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NICE Guidance on Challenging Behaviour by Adults on the Autism Spectrum

The following extracts are from Autism: recognition, referral, diagnosis and management of adults on the autism spectrum. (2012). London: National Institute for Health and Clinical Excellence. Full Item


Interventions for Challenging Behaviour

9.4.1.1 Before initiating other interventions for challenging behaviour, address any identified factors that may trigger or maintain the behaviour (see recommendation 9.2.1.20) by offering:

  • the appropriate care for physical disorders (for example, gastrointestinal problems or chronic pain)
  • treatment for any coexisting mental disorders, including psychological and pharmacological interventions (for example, anxiolytic, antidepressant or antipsychotic medication), informed by existing NICE guidance
  • interventions aimed at changing the physical or social environment (for example, who the person lives with) when problems are identified, such as:
    • advice to the family, partner or carer(s)
    • changes or accommodations to the physical environment (see recommendation 9.1.1.8).

9.4.1.2 Offer a psychosocial intervention for the challenging behaviour first if no coexisting mental or physical disorder, or problem related to the physical or social environment, has been identified as triggering or maintaining challenging behaviour.

9.4.1.3 When deciding on the nature and content of a psychosocial intervention to address challenging behaviour, use a functional analysis. The functional analysis should facilitate the targeting of interventions that address the function(s) of problem behaviour(s) by:

  • providing information, from a range of environments, on:
    • factors that appear to trigger the behaviour
    • the consequences of the behaviour (that is, the reinforcement received as a result of their behaviour)
  • identifying trends in behaviour occurrence, factors that may be evoking that behaviour, and the needs that the person is attempting to meet by performing the behaviour.

9.4.1.4 In addition to the functional analysis, base the choice of intervention(s) on:

  • the nature and severity of the behaviour
  • the person's physical needs and capabilities
  • the physical and social environment
  • the capacity of staff and families, partners or carers to provide support
  • the preferences of the person with autism and, where appropriate, their family, partner or carer(s)
  • past history of care and support.

Psychosocial interventions for challenging behaviour

9.4.1.5 Psychosocial interventions for challenging behaviour should be based on behavioural principles and informed by a functional analysis of behaviour (see recommendation 9.4.1.3).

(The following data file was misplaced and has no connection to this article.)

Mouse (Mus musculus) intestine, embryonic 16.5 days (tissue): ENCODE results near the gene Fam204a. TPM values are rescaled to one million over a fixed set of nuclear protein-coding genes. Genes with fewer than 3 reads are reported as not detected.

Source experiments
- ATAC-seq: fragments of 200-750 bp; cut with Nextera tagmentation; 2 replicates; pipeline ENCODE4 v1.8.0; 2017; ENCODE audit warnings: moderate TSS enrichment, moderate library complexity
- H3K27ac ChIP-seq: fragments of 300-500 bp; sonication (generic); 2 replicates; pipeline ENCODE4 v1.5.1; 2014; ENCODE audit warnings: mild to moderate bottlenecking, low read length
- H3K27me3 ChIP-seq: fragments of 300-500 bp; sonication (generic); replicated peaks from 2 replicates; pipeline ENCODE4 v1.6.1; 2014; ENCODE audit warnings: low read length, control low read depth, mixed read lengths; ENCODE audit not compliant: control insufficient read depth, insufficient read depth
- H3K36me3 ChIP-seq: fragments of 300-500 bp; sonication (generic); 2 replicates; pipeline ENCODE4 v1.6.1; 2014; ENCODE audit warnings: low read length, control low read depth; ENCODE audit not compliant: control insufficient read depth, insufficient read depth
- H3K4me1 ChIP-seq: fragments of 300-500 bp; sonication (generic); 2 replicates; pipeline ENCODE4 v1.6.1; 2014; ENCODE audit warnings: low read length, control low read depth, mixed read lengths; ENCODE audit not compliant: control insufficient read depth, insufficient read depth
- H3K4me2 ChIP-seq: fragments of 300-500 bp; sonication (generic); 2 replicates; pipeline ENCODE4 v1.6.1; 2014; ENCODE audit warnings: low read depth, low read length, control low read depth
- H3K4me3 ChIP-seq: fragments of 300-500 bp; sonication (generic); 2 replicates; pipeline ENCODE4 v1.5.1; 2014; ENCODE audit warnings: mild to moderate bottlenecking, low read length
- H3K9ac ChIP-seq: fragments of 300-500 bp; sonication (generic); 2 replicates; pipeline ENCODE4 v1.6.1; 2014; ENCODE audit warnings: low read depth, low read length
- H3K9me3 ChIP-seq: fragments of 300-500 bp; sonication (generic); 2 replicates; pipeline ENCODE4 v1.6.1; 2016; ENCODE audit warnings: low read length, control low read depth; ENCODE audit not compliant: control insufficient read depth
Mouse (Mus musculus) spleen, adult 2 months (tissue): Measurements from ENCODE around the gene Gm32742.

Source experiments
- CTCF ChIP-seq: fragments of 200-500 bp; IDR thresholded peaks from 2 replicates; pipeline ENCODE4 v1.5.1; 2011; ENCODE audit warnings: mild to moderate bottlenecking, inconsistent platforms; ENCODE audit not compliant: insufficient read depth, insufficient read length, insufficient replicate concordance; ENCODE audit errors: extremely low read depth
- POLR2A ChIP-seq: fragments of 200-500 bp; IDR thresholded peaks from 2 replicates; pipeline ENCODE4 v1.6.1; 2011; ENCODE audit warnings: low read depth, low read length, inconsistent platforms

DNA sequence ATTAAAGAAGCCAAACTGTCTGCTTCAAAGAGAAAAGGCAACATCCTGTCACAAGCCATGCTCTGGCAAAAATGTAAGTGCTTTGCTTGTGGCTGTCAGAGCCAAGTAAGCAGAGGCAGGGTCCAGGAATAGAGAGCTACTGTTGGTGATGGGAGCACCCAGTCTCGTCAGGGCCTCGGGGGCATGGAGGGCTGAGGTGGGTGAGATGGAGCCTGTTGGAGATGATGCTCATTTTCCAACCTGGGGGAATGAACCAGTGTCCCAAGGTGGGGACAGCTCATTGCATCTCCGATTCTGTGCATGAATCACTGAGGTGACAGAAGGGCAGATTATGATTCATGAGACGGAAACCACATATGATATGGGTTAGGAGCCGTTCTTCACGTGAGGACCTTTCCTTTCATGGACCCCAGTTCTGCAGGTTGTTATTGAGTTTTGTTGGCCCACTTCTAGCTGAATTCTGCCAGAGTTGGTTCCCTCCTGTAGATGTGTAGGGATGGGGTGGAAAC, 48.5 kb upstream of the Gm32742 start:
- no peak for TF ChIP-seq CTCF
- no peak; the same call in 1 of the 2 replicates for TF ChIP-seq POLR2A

9.4.1.6 Psychosocial interventions for challenging behaviour should include:

  • clearly identified target behaviour(s)
  • a focus on outcomes that are linked to quality of life
  • assessment and modification of environmental factors that may contribute to initiating or maintaining the behaviour
  • a clearly defined intervention strategy
  • a clear schedule of reinforcement, and capacity to offer reinforcement promptly and contingently on demonstration of the desired behaviour
  • a specified timescale to meet intervention goals (to promote modification of intervention strategies that do not lead to change within a specified time)
  • a systematic measure of the target behaviour(s) taken before and after the intervention to ascertain whether the agreed outcomes are being met.

Combined interventions for challenging behaviour

9.4.1.7 Consider antipsychotic medication in conjunction with a psychosocial intervention for challenging behaviour when there has been no or limited response to psychosocial or other interventions (such as environmental adaptations). Antipsychotic medication should be prescribed by a specialist. Informed consent should be obtained and documented and quality of life outcomes monitored carefully. Review the effects of the medication after 3-4 weeks and discontinue it if there is no indication of a clinically important response at 6 weeks.

Pharmacological interventions for challenging behaviour

9.4.1.8 Consider antipsychotic medication for challenging behaviour on its own when psychosocial or other interventions could not be delivered because of the severity of the challenging behaviour. Antipsychotic medication should be prescribed by a specialist and quality of life outcomes monitored carefully. Review the effects of the medication after 3-4 weeks and discontinue it if there is no indication of a clinically important response at 6 weeks.

9.4.1.9 Do not routinely use anticonvulsants for the management of challenging behaviour in adults with autism.


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Updated
08 May 2015